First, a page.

A LONG, colourful scarf worn by President Emmerson Mnangagwa during his recent trip to the World Economic Forum in Davos, Switzerland, has been a topic of discussion on various social media platforms, and now, a hot selling item in Zimbabwe.
“It’s been an overwhelming response,” Celia Rukato, founder of the Harare-based textile company that has been selling the scarf for about three years, said.
In explaining how the scarf that is now referred to as the “Presidential Scarf” became part of the Zimbabwe delegation in Davos, Rukato of Chjaa Enterprises Private Limited, said: “That was completely, to be honest, a surprise on our end.”
Rukato said she simply delivered a few scarves to the Ministry of Foreign Affairs ahead of the Davos trip for consideration, but it was not until word started getting around on social media about the President wearing the scarf, that she realised her efforts had paid off.
She said the scarf came about as an experiment to capture the culture and identity of Zimbabwe.
“Our family spent a long time living in South Africa. Despite regular visits back home annually, we constantly sought ways of being reminded of Zimbabwe and ways of showcasing national pride outwardly.
“We were also increasingly presented with opportunities that required us to showcase our “Zimbabweanness” when interacting with the global community across a series of platforms. A common go-to for showcasing culture for many people is through clothing, or traditional attire. In our case, this was often difficult because, beyond being able to perhaps wear clothing specific to a Zimbabwean ethnic group (Ndebele traditional attire, for example), there was little we could wear that would identify us as distinctly Zimbabwean.
“It is in this context that we were inspired to create designs and an aesthetic that we believe showcases the dignity and pride we feel in being Zimbabwean,” Rukato explained.
“From the onset we firmly understood that the Zimrocks scarf had to be rooted in our history as Zimbabweans and had to present an overall aesthetic that is clearly not aligned to any one political party. The product had to be one that all/any Zimbabwean could identify with irrespective of race, tribe or political allegiance. It is for this reason that, when designing the scarf, we settled on the Zimbabwe national colours.”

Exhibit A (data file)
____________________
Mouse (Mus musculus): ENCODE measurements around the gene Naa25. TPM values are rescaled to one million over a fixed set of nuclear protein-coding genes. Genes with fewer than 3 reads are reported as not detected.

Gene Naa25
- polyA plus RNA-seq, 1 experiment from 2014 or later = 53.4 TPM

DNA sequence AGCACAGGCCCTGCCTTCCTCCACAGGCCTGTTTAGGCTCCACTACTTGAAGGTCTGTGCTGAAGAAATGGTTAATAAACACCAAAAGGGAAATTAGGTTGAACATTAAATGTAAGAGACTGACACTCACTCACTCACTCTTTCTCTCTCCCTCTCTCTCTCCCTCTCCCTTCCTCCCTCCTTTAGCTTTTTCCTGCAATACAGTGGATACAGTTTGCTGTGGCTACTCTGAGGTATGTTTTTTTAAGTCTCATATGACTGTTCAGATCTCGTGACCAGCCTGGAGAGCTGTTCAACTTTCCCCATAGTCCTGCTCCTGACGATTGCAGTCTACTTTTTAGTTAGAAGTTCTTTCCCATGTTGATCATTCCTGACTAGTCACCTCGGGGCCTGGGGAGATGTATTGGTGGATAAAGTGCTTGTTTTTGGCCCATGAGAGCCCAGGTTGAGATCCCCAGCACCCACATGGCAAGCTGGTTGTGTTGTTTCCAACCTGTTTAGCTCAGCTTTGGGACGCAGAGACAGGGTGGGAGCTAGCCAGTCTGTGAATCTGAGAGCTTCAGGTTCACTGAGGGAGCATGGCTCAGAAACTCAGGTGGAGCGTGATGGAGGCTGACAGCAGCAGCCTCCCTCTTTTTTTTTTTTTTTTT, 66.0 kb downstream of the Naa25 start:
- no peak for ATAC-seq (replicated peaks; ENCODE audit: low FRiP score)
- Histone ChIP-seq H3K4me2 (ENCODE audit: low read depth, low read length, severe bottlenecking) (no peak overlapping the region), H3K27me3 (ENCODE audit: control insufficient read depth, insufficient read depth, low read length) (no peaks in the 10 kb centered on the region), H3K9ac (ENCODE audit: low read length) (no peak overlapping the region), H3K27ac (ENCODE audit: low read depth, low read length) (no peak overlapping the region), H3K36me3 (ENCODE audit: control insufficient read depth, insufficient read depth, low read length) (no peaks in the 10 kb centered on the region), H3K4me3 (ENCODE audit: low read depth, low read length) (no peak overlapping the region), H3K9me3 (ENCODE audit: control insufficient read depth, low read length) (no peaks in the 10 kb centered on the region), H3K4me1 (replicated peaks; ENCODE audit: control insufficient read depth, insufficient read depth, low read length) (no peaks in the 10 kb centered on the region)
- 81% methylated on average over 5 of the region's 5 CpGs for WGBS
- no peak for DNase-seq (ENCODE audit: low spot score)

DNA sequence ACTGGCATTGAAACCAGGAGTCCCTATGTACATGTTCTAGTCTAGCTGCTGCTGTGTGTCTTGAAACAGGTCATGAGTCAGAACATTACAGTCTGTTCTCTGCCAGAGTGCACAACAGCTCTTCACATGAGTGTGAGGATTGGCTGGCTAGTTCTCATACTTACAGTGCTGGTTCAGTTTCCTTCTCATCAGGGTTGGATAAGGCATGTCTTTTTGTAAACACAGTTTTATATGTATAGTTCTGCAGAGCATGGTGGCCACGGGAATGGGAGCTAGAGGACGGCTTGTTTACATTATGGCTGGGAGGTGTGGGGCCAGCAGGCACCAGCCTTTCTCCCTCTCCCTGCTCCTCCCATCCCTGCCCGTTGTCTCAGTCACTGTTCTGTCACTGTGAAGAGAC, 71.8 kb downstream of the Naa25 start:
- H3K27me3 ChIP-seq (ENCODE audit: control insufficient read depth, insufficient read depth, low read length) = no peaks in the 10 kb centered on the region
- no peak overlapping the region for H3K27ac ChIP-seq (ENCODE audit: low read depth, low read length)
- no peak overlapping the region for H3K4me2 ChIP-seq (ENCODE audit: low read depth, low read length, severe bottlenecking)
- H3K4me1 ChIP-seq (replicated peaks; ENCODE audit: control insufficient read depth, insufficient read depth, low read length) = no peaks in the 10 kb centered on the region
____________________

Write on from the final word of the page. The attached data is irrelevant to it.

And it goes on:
The colours of the scarf, black, green, white, gold and red, displayed as horizontal stripes, are all official colours of the Zimbabwe flag.
“These colours represent our collective historical and cultural significance and are articulated by the Zimbabwean flag and coat of arms,” said Rukato.
Celebrating being Zimbabwean, Rukato said, was a choice that every individual needs to actively make.
“When we began this project, we chose to focus on how we could contribute towards pride and positivity about being Zimbabwean. The scarf, therefore, represents the embracing of what it means to be Zimbabwean with all the good and the bad; because this is who we are.”
Since its debut in Davos, the scarf, which Rukato said her company never really marketed much outside Zimbabwe’s embassies in different countries, is literally selling itself. She said Zimbabweans are now contacting her company through various social media platforms, to place their orders. The scarf is being sold for $16.
“It’s really exciting to just see how people are reacting and are excited about it,” Rukato said of her product which the Zimbabwe public overlooked since its creation three years ago.
“We’re thrilled by the gradual conversation that the scarf has been able to illicit. It is a powerful thing to see Zimbabweans from all walks of life, in both Zimbabwe and around the world, showing enthusiasm for being able to wear the Zimbabwean colours proudly.”
She said the response from the public was quite encouraging considering that three years ago when the scarves were introduced, they did not receive such a reception.
“I’d say when we had initially put it out on the market, we’d see, you know, the raised eyebrow, ok, what’s this about? But I think that’s really just the discussion that as Zimbabweans we need to have,” said Rukato, adding that there’s more to the scarf than what it appears to be on the surface.
“It’s not that the scarf is the answer, but I think it’s just a step toward in finding how we can express our identity and culture and I guess, what we’re about through our dress, so it’s just the beginning, I believe,” said Rukato.
The scarf is now being worn by most Government officials when conducting national duty outside Zimbabwe as well as different ambassadors. People who have been spotted donning the scarf are British Ambassador to Zimbabwe, Catriona Lang, Tourism Minister Prisca Mupfumira and Finance Minister, Patrick Chinamasa.
“It’s been incredible to have the scarf being ordered and worn by Zimbabweans as far away as London.”
But among them all, the biggest fan of the scarves is undeniably President Mnangagwa whose outfits are incomplete without the scarf. This is really one piece of clothing that somehow reminds him of the people of Zimbabwe who have their hopes of a better nation pinned on him.
On the President constantly wearing the scarf, Rukato said: “For us, the donning of the scarf by President Mnangagwa is an invitation to all Zimbabweans and all those who appreciate the history and beauty of the country to join hands and contribute to the building of a Great Zimbabwe, whose future is as bright as the scarf. Through the scarf, we’re saying, ‘let us be proudly Zimbabwean!”.
In addition to the scarf, Rukato designs and prints a series of fabrics that are inspired by historical monuments and symbols across Zimbabwe.
“In addition to the knitted version that is currently available, we are working on other versions of the scarf on printed cotton, printed silk and other varieties.” —Online/Showbiz Reporter